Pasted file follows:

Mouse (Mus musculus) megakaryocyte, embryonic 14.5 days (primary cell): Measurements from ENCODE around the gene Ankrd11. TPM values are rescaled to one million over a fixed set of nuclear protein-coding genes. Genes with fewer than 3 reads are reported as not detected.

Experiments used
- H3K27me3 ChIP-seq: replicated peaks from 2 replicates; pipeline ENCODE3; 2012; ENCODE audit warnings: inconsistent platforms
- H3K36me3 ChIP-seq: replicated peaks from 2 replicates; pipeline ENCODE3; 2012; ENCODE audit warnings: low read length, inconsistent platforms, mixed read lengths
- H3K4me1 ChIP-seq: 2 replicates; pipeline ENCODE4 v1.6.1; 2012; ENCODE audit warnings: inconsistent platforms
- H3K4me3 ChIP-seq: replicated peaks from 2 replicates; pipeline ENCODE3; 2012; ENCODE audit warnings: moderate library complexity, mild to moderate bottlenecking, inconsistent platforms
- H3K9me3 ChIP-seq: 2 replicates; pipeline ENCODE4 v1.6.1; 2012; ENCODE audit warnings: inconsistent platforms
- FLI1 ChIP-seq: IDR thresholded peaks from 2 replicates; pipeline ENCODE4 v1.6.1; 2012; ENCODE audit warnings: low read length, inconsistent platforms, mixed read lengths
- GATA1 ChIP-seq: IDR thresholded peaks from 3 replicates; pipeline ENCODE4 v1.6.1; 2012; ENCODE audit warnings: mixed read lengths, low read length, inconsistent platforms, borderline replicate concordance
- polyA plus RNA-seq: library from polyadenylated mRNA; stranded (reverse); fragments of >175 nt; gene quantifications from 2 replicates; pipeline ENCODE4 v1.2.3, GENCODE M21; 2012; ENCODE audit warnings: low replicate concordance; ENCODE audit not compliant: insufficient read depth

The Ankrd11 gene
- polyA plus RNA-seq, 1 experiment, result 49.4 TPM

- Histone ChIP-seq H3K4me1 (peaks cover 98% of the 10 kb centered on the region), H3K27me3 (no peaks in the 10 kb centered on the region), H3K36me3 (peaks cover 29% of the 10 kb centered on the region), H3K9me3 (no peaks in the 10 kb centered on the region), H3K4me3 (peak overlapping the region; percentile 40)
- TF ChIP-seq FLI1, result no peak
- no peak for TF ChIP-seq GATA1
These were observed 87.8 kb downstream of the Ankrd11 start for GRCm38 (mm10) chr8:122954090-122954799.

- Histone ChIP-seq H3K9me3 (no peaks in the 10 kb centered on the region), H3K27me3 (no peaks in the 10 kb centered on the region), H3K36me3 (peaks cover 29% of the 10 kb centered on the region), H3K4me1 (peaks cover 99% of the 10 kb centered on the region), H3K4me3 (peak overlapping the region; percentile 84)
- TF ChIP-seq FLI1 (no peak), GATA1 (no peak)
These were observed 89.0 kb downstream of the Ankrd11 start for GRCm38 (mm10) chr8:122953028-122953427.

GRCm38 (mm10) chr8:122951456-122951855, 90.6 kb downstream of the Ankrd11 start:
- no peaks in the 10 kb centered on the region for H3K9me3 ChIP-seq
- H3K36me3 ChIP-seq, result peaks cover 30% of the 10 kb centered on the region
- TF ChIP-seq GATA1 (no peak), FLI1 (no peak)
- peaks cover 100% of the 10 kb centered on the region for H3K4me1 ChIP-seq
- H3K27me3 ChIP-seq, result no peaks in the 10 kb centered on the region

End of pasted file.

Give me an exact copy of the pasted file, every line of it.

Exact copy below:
Mouse (Mus musculus) megakaryocyte, embryonic 14.5 days (primary cell): Measurements from ENCODE around the gene Ankrd11. TPM values are rescaled to one million over a fixed set of nuclear protein-coding genes. Genes with fewer than 3 reads are reported as not detected.

Experiments used
- H3K27me3 ChIP-seq: replicated peaks from 2 replicates; pipeline ENCODE3; 2012; ENCODE audit warnings: inconsistent platforms
- H3K36me3 ChIP-seq: replicated peaks from 2 replicates; pipeline ENCODE3; 2012; ENCODE audit warnings: low read length, inconsistent platforms, mixed read lengths
- H3K4me1 ChIP-seq: 2 replicates; pipeline ENCODE4 v1.6.1; 2012; ENCODE audit warnings: inconsistent platforms
- H3K4me3 ChIP-seq: replicated peaks from 2 replicates; pipeline ENCODE3; 2012; ENCODE audit warnings: moderate library complexity, mild to moderate bottlenecking, inconsistent platforms
- H3K9me3 ChIP-seq: 2 replicates; pipeline ENCODE4 v1.6.1; 2012; ENCODE audit warnings: inconsistent platforms
- FLI1 ChIP-seq: IDR thresholded peaks from 2 replicates; pipeline ENCODE4 v1.6.1; 2012; ENCODE audit warnings: low read length, inconsistent platforms, mixed read lengths
- GATA1 ChIP-seq: IDR thresholded peaks from 3 replicates; pipeline ENCODE4 v1.6.1; 2012; ENCODE audit warnings: mixed read lengths, low read length, inconsistent platforms, borderline replicate concordance
- polyA plus RNA-seq: library from polyadenylated mRNA; stranded (reverse); fragments of >175 nt; gene quantifications from 2 replicates; pipeline ENCODE4 v1.2.3, GENCODE M21; 2012; ENCODE audit warnings: low replicate concordance; ENCODE audit not compliant: insufficient read depth

The Ankrd11 gene
- polyA plus RNA-seq, 1 experiment, result 49.4 TPM

- Histone ChIP-seq H3K4me1 (peaks cover 98% of the 10 kb centered on the region), H3K27me3 (no peaks in the 10 kb centered on the region), H3K36me3 (peaks cover 29% of the 10 kb centered on the region), H3K9me3 (no peaks in the 10 kb centered on the region), H3K4me3 (peak overlapping the region; percentile 40)
- TF ChIP-seq FLI1, result no peak
- no peak for TF ChIP-seq GATA1
These were observed 87.8 kb downstream of the Ankrd11 start for GRCm38 (mm10) chr8:122954090-122954799.

- Histone ChIP-seq H3K9me3 (no peaks in the 10 kb centered on the region), H3K27me3 (no peaks in the 10 kb centered on the region), H3K36me3 (peaks cover 29% of the 10 kb centered on the region), H3K4me1 (peaks cover 99% of the 10 kb centered on the region), H3K4me3 (peak overlapping the region; percentile 84)
- TF ChIP-seq FLI1 (no peak), GATA1 (no peak)
These were observed 89.0 kb downstream of the Ankrd11 start for GRCm38 (mm10) chr8:122953028-122953427.

GRCm38 (mm10) chr8:122951456-122951855, 90.6 kb downstream of the Ankrd11 start:
- no peaks in the 10 kb centered on the region for H3K9me3 ChIP-seq
- H3K36me3 ChIP-seq, result peaks cover 30% of the 10 kb centered on the region
- TF ChIP-seq GATA1 (no peak), FLI1 (no peak)
- peaks cover 100% of the 10 kb centered on the region for H3K4me1 ChIP-seq
- H3K27me3 ChIP-seq, result no peaks in the 10 kb centered on the region